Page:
I can see why Synology has taken this step, most home users will likely store their digital video library on their NAS drive, but it’s not a great implementation when compared to other existing media management suites. In fact, it’s not even the best media management tool available for DSM:
Synology are not alone in including support for IP cameras with their devices, several other big names are getting in on this picture as well. The idea is that for any surveillance system you need cameras and you need storage space for video. The NAS provides the storage space and the management, you just need to supply the cameras.
Synology claim support for over 760 models of IP camera, which covers most of them I would think, including support for more advanced models which feature PTZ (Pan, Tilt, Zoom) technology.
Surveillance Station can display live feeds from up to 36 cameras via a web browser or mobile device, which is a great feature should you be using this NAS in an office environment (or be REALLY paranoid about home security). Unfortunately I don’t have the equipment to test it, but it looks like the suite is capable of some pretty advanced stuff, including only recording footage when motion is detected or when a door/window is opened. In the majority of office situations, this NAS is probably good enough to do away with a bespoke CCTV system
Web based apps
If you’re looking to use the DS413 in a corporate environment, then there are tons of web based tools that would be perfect for setting up collaborative working. From educational packages like Moodle, to blogging tools like WordPress, to ecommerce platforms like Magento. You’ve also got a bunch of website creation tools such as Joomla available. All backed up with a MySQL app and PHPMyAdmin.
Not only that, but you can also setup the DS413 as a web server and put your own 3rd party website on it.
Synology have worked hard to develop a suite of apps for iPhone, iPad and Android devices. Basically any of the core Synology apps for the DS413 have a mobile app available allowing users to access different types of functionality.
There are separate apps for surveillance, music, photos, videos, file management and downloading files directly onto the NAS.
As the name implies, this app interfaces with the Music management and playback app “Audio Station”. You can use it to playback any media that’s stored on your Diskstation, as well as Internet radio stations that you’ve setup though Audio Station.
The interface differs slightly depending on whether you’re using a mobile phone or tablet device, but both are as intuitive as the built-in music playback apps on your device.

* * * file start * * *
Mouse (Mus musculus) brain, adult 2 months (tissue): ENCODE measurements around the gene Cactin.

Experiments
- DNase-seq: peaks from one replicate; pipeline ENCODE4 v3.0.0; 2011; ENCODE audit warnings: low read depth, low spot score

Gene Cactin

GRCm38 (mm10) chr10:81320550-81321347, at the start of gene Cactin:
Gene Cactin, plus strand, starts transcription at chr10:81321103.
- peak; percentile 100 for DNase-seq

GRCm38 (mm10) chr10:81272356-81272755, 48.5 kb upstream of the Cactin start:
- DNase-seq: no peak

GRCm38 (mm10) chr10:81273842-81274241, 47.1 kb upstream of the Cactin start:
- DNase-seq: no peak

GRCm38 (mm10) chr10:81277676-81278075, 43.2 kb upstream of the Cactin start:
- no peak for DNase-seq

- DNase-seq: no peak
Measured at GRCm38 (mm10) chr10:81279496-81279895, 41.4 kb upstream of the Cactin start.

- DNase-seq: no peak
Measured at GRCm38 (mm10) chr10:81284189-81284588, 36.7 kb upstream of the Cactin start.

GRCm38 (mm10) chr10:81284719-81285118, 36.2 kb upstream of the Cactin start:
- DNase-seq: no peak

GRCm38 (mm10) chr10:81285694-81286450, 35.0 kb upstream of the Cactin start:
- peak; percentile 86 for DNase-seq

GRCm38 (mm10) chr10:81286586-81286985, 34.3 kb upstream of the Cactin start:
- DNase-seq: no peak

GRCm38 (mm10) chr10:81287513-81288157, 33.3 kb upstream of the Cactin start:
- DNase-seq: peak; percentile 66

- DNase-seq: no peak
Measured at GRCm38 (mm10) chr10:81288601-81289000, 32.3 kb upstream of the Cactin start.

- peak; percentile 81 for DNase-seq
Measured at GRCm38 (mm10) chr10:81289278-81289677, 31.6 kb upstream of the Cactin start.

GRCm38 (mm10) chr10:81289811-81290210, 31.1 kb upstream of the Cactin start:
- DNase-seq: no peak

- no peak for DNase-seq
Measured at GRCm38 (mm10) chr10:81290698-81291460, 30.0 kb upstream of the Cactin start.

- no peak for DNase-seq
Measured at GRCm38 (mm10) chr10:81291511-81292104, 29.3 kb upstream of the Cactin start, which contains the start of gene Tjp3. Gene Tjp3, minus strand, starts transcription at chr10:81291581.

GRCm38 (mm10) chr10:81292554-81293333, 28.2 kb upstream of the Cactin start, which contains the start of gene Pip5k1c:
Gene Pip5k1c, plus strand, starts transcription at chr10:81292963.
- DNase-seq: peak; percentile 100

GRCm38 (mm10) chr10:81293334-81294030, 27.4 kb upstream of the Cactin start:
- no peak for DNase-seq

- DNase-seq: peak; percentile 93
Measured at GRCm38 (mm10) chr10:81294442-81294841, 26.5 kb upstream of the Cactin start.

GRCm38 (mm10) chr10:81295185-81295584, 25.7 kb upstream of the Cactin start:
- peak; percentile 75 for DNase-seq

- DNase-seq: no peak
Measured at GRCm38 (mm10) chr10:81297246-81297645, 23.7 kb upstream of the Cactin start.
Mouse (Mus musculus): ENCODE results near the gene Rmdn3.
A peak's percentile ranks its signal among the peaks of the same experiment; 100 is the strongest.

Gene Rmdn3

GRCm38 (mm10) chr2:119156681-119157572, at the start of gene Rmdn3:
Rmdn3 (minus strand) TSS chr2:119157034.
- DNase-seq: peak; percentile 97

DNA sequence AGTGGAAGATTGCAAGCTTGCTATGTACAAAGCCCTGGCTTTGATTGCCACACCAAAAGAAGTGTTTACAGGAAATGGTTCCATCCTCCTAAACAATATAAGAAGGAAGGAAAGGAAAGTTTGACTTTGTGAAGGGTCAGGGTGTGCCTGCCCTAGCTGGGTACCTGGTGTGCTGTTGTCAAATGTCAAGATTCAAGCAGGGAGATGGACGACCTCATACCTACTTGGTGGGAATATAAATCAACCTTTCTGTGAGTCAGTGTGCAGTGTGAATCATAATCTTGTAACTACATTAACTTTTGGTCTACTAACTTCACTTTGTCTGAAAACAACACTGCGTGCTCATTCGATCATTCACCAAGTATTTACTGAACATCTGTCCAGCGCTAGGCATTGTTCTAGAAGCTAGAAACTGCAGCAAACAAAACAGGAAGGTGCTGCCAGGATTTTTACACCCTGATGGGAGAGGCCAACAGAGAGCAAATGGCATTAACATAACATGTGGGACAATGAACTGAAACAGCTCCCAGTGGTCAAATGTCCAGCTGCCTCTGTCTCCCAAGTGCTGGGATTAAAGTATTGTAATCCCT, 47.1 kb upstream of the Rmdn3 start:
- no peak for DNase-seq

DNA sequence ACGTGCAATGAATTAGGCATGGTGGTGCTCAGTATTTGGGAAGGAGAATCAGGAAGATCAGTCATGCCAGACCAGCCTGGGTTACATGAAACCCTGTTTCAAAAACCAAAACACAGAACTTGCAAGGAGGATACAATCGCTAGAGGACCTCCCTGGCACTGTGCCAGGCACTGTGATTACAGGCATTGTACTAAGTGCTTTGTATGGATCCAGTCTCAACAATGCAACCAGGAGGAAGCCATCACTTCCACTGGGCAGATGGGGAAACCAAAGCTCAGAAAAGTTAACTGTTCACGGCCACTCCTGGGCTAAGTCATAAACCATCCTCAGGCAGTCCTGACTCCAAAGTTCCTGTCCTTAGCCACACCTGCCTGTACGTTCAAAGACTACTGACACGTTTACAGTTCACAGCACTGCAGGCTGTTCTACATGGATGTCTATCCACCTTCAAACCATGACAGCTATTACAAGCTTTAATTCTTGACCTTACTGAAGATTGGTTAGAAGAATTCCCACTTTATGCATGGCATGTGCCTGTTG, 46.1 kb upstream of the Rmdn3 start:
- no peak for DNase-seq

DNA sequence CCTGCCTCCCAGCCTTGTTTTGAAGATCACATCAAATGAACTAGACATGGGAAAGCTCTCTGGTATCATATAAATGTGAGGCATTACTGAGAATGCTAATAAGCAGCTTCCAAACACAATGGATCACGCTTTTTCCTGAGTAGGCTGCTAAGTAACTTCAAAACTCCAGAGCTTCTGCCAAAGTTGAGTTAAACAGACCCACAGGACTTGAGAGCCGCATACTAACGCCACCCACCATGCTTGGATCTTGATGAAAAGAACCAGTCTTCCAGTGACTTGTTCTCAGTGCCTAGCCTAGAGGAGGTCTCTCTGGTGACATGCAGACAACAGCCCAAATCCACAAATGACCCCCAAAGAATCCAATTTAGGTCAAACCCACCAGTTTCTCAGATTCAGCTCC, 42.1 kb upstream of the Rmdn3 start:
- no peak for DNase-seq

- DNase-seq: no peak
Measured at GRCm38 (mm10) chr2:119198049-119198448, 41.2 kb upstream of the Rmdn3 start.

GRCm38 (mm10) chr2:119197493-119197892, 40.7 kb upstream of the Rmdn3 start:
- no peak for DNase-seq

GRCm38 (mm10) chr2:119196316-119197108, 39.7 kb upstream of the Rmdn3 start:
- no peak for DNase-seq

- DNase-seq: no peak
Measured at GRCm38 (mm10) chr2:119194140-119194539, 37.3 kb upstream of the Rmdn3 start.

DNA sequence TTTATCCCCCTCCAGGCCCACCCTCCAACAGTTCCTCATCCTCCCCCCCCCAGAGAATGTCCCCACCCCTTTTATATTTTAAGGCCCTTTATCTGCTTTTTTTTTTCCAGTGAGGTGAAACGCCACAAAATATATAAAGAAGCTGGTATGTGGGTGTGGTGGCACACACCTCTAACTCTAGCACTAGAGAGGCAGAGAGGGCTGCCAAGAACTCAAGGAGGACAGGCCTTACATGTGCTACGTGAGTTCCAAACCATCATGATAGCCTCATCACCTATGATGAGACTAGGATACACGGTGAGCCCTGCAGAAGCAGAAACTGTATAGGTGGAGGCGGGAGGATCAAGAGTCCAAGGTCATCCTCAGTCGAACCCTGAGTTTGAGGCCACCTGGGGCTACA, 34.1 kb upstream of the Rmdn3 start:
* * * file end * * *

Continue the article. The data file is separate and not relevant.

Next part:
Much like the versions for Windows and Mac, DS Finder acts as a gateway to configuring your Synology device. Fire it up and it’ll scan the local network for any compatible devices. What’s more, you can program in devices in remote locations, so you can still access and configure your NAS drive, even if you’re not on the same network.
DS Finder will also give you quick readouts on system versions, up time, thermal status, available disk space, hard disk health and network information. It can also do a few snazzy things like allow you to email a table of system information, restart or shut down the system, or play a tone on the current device, so you can easily identify a specific drive if you have more than one in the office.
As the name implies, this is a simple file browsing tool for Synology drives. Connect to a drive on your LAN and you can view and download any file stored on it to your mobile device. You can also use it to sync files from your mobile device to your Diskstation using the proprietary Cloud Station backup system.
Another obviously named one. This app allows you to browse photo albums currently stored on your NAS. It’s basically a viewer for Synology’s “Photo Station” web based app. You can also use it to upload photos from your mobile device onto the system.
No one could accuse Synology of giving things complicated names. DS Download is the mobile app that interfaces with “Download Station” on DSM’s web interface. Using the mobile version you can monitor existing download jobs, and add new ones by copying and pasting a URL from a webpage.
It’s worth noting that your downloads aren’t sent to your mobile device, but to your Synology NAS. This is an incredibly useful app if you want to set a large download running but you won’t be home for several hours. Just log into the app, paste the URL of the file into DS Download and set it running. With a bit of luck your download will be done by the time you get home.